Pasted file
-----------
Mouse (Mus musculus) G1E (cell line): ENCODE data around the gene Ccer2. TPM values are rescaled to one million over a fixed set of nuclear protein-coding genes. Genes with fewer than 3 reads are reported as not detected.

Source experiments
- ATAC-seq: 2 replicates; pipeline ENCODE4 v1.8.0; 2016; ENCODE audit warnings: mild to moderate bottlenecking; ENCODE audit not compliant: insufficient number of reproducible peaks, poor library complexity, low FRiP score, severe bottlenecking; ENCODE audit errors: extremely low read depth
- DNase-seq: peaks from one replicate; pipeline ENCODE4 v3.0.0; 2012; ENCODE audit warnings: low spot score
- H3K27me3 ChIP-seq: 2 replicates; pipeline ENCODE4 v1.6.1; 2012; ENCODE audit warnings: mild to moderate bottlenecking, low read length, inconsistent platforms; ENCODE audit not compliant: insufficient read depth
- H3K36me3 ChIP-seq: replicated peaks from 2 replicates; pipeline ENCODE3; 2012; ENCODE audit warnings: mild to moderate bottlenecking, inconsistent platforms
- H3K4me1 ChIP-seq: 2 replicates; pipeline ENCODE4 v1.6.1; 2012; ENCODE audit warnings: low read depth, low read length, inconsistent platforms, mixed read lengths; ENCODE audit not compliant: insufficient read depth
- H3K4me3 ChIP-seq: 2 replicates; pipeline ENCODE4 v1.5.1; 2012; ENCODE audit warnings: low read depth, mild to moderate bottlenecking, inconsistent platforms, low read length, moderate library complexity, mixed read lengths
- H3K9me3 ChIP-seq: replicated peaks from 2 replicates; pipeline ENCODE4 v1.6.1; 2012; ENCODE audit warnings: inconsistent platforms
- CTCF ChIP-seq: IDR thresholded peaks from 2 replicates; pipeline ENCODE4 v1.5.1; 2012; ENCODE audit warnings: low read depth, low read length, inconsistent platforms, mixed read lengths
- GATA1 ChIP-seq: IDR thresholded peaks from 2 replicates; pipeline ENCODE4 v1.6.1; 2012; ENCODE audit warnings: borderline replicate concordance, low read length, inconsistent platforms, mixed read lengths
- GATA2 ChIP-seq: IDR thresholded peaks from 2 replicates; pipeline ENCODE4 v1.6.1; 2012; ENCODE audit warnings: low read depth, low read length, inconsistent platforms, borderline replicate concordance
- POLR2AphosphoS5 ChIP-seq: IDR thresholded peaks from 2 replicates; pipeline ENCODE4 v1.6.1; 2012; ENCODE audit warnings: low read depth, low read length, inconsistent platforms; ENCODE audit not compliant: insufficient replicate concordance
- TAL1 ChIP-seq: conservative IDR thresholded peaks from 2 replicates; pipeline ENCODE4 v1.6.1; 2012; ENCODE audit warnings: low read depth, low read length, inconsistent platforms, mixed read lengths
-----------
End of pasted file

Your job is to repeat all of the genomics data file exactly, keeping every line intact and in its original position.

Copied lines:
Mouse (Mus musculus) G1E (cell line): ENCODE data around the gene Ccer2. TPM values are rescaled to one million over a fixed set of nuclear protein-coding genes. Genes with fewer than 3 reads are reported as not detected.

Source experiments
- ATAC-seq: 2 replicates; pipeline ENCODE4 v1.8.0; 2016; ENCODE audit warnings: mild to moderate bottlenecking; ENCODE audit not compliant: insufficient number of reproducible peaks, poor library complexity, low FRiP score, severe bottlenecking; ENCODE audit errors: extremely low read depth
- DNase-seq: peaks from one replicate; pipeline ENCODE4 v3.0.0; 2012; ENCODE audit warnings: low spot score
- H3K27me3 ChIP-seq: 2 replicates; pipeline ENCODE4 v1.6.1; 2012; ENCODE audit warnings: mild to moderate bottlenecking, low read length, inconsistent platforms; ENCODE audit not compliant: insufficient read depth
- H3K36me3 ChIP-seq: replicated peaks from 2 replicates; pipeline ENCODE3; 2012; ENCODE audit warnings: mild to moderate bottlenecking, inconsistent platforms
- H3K4me1 ChIP-seq: 2 replicates; pipeline ENCODE4 v1.6.1; 2012; ENCODE audit warnings: low read depth, low read length, inconsistent platforms, mixed read lengths; ENCODE audit not compliant: insufficient read depth
- H3K4me3 ChIP-seq: 2 replicates; pipeline ENCODE4 v1.5.1; 2012; ENCODE audit warnings: low read depth, mild to moderate bottlenecking, inconsistent platforms, low read length, moderate library complexity, mixed read lengths
- H3K9me3 ChIP-seq: replicated peaks from 2 replicates; pipeline ENCODE4 v1.6.1; 2012; ENCODE audit warnings: inconsistent platforms
- CTCF ChIP-seq: IDR thresholded peaks from 2 replicates; pipeline ENCODE4 v1.5.1; 2012; ENCODE audit warnings: low read depth, low read length, inconsistent platforms, mixed read lengths
- GATA1 ChIP-seq: IDR thresholded peaks from 2 replicates; pipeline ENCODE4 v1.6.1; 2012; ENCODE audit warnings: borderline replicate concordance, low read length, inconsistent platforms, mixed read lengths
- GATA2 ChIP-seq: IDR thresholded peaks from 2 replicates; pipeline ENCODE4 v1.6.1; 2012; ENCODE audit warnings: low read depth, low read length, inconsistent platforms, borderline replicate concordance
- POLR2AphosphoS5 ChIP-seq: IDR thresholded peaks from 2 replicates; pipeline ENCODE4 v1.6.1; 2012; ENCODE audit warnings: low read depth, low read length, inconsistent platforms; ENCODE audit not compliant: insufficient replicate concordance
- TAL1 ChIP-seq: conservative IDR thresholded peaks from 2 replicates; pipeline ENCODE4 v1.6.1; 2012; ENCODE audit warnings: low read depth, low read length, inconsistent platforms, mixed read lengths